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Pantera put Ford in the exotic business

January 17, 2006|by Wheelbase Communications

As an automotive work of art, the De Tomaso Pantera had few equals. On price alone it should have been one of the most successful sports machines ever created.

But, the "Panther" didn't turn out that way. The idea behind the Pantera was straightforward enough. Ford would import its Italian-crafted sports car to North America and offer it to the public for less than half the price of other exotic competitors. That was what Lee Iacocca, at the time president of the Ford Motor Company, had envisioned in 1969 when he convinced his boss, Henry Ford II, to purchase controlling interest in Alejandro De Tomaso's specialty-car company.

With the Ford-supplied 310-horsepower 351 cubic-inch V-8 and a five-speed manual transmission, the steel-bodied 3,100-pound Pantera's top velocity was 150 mph. The finished result was unveiled at the 1970 New York Auto Show. Priced at $10,000, it cost twice as much as a Corvette, but much less than a Ferrari. Ford's Lincoln-Mercury division dealers were charged with selling the first of the 1971 cars.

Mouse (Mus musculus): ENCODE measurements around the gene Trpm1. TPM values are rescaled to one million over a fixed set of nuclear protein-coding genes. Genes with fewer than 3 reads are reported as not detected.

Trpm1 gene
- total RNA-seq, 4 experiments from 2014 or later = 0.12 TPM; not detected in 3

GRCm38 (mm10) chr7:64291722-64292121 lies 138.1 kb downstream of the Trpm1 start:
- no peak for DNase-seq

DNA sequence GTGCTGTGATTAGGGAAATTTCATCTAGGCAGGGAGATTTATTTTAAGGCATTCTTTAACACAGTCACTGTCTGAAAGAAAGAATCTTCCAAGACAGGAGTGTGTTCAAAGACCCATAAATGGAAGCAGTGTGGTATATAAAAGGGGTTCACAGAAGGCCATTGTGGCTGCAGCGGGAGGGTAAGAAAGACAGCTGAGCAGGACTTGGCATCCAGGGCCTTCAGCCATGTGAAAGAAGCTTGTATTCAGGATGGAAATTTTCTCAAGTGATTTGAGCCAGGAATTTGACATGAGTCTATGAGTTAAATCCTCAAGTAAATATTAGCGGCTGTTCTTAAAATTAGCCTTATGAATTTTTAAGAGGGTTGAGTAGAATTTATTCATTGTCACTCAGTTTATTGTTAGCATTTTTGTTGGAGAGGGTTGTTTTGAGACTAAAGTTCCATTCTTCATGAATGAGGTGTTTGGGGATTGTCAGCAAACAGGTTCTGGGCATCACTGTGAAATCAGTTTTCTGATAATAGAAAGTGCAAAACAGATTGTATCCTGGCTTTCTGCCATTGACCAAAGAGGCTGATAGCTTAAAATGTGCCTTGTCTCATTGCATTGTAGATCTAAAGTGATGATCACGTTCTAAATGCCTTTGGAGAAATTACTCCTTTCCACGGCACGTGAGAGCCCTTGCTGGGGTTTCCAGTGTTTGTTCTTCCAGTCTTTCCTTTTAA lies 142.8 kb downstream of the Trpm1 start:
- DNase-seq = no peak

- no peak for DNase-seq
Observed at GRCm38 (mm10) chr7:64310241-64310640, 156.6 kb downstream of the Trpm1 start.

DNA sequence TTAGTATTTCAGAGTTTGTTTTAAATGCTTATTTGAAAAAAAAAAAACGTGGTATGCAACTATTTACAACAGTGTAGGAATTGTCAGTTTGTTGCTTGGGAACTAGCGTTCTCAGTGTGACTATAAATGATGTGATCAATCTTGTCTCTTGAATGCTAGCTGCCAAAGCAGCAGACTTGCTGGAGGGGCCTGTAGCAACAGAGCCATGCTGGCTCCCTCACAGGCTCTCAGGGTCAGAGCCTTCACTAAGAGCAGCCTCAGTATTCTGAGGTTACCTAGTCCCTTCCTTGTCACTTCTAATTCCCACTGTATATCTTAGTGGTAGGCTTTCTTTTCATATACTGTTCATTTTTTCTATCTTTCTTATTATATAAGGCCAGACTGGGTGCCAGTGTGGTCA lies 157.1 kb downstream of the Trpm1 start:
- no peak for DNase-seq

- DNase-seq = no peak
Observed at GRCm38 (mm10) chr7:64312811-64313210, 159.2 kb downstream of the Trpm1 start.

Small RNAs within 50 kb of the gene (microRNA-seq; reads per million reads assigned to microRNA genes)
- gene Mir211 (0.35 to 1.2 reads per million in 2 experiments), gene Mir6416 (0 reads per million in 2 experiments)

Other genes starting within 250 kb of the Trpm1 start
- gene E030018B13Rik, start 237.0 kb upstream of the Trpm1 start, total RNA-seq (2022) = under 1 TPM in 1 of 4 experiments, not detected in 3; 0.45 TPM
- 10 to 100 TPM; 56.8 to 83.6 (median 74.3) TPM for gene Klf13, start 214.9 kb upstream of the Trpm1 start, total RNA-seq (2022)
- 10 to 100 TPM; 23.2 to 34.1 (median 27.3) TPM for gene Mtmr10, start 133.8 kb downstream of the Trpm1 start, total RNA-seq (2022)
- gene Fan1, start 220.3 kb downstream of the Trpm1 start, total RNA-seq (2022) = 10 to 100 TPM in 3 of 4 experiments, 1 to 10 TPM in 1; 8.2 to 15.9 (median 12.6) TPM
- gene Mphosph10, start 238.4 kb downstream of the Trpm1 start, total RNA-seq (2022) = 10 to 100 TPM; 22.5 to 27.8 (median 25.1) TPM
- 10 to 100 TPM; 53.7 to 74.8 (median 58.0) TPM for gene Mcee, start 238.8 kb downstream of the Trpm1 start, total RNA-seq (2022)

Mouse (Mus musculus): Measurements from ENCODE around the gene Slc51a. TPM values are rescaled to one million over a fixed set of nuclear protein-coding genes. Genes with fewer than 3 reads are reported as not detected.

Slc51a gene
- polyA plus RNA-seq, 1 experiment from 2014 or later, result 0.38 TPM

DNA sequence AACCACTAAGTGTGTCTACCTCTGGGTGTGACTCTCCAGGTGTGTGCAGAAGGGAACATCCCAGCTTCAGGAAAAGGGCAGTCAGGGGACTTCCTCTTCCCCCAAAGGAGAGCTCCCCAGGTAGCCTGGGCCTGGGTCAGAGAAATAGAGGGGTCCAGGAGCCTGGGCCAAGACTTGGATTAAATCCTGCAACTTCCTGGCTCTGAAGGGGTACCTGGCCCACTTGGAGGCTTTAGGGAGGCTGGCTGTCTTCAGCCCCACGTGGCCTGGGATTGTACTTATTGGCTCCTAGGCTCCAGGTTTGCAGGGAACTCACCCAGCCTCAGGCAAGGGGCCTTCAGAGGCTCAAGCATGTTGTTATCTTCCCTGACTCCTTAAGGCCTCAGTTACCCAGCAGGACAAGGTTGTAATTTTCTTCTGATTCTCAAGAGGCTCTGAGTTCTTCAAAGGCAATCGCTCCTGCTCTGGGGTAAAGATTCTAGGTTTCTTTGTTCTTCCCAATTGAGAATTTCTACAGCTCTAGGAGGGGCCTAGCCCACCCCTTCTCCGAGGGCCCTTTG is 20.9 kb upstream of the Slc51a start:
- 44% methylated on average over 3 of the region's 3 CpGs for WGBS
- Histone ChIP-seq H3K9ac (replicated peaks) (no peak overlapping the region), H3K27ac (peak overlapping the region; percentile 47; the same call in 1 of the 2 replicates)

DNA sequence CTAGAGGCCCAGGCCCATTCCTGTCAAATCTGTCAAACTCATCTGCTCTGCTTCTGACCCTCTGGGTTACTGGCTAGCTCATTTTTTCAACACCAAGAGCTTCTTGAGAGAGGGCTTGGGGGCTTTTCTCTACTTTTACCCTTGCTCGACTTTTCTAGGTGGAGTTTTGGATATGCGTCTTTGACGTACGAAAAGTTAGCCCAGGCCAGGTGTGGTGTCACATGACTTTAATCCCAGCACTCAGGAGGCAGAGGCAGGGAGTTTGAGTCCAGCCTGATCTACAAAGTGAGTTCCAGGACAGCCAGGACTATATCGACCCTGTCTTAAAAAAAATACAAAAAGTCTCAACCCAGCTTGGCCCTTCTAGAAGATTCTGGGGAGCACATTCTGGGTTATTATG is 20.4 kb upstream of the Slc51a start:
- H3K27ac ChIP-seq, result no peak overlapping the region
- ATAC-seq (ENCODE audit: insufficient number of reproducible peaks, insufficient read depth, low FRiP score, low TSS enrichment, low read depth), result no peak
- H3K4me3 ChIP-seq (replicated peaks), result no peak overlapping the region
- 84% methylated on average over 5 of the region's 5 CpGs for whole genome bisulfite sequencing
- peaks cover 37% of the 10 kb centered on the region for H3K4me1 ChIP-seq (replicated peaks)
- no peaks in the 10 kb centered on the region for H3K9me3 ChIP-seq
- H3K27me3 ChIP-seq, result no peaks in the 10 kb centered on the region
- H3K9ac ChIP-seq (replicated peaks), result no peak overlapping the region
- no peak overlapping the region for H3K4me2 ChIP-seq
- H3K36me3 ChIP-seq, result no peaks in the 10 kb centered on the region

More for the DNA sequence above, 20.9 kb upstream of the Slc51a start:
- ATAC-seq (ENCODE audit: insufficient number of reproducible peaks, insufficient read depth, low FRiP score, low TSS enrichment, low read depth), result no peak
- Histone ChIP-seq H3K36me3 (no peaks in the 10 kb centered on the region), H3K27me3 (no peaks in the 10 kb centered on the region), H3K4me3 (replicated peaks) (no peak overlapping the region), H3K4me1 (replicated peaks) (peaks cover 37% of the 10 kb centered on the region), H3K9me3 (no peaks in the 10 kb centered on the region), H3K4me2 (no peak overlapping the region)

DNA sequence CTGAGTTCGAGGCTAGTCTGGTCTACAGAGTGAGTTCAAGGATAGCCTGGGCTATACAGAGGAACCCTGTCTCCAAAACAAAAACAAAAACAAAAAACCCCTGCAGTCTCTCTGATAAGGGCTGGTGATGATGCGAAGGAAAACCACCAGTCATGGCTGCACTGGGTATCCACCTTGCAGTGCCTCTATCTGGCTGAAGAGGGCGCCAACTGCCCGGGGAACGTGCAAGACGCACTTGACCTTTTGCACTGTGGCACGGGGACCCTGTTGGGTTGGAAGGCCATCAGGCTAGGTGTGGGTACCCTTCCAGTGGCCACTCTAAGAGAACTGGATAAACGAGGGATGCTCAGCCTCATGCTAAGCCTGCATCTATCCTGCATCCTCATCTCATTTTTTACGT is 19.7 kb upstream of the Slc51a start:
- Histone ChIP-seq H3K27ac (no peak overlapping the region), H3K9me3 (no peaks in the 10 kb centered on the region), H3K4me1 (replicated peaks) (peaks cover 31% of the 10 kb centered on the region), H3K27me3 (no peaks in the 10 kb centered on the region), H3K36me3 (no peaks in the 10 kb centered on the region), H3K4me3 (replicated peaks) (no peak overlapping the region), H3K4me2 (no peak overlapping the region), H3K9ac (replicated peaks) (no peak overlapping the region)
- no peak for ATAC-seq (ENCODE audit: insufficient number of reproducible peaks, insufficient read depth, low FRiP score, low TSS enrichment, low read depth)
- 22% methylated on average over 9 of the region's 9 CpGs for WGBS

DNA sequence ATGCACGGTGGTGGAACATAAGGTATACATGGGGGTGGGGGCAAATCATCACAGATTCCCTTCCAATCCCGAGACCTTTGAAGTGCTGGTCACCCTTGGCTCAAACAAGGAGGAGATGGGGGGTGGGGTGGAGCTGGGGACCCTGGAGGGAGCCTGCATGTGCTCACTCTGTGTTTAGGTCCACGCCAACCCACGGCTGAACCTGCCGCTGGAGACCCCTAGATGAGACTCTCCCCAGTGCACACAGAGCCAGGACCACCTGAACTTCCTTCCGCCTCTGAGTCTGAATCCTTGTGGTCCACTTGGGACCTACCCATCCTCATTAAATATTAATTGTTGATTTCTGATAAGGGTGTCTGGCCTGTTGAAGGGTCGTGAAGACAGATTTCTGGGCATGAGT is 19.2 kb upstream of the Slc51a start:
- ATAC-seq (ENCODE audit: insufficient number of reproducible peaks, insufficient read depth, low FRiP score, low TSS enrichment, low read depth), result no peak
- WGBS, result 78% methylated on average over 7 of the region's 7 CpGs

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Despite Ford's best efforts, Iacocca's import star was saddled with teething pains, from excessive engine noise and heat to a heavy clutch. On the plus side, the standard four-wheel power-disc brakes stopped the two-seater with fade-free authority and the throaty engine performed without flaw. In 1973 the Pantera's front and rear bumpers were changed to comply with new government-crash regulations. Ever-tougher laws were on the books for 1975, regulations the Pantera had no hope of meeting without a complete redesign. So, Ford bowed out of the exotic-car business at the end of the '74 model year after constructing close to 6,000 vehicles.

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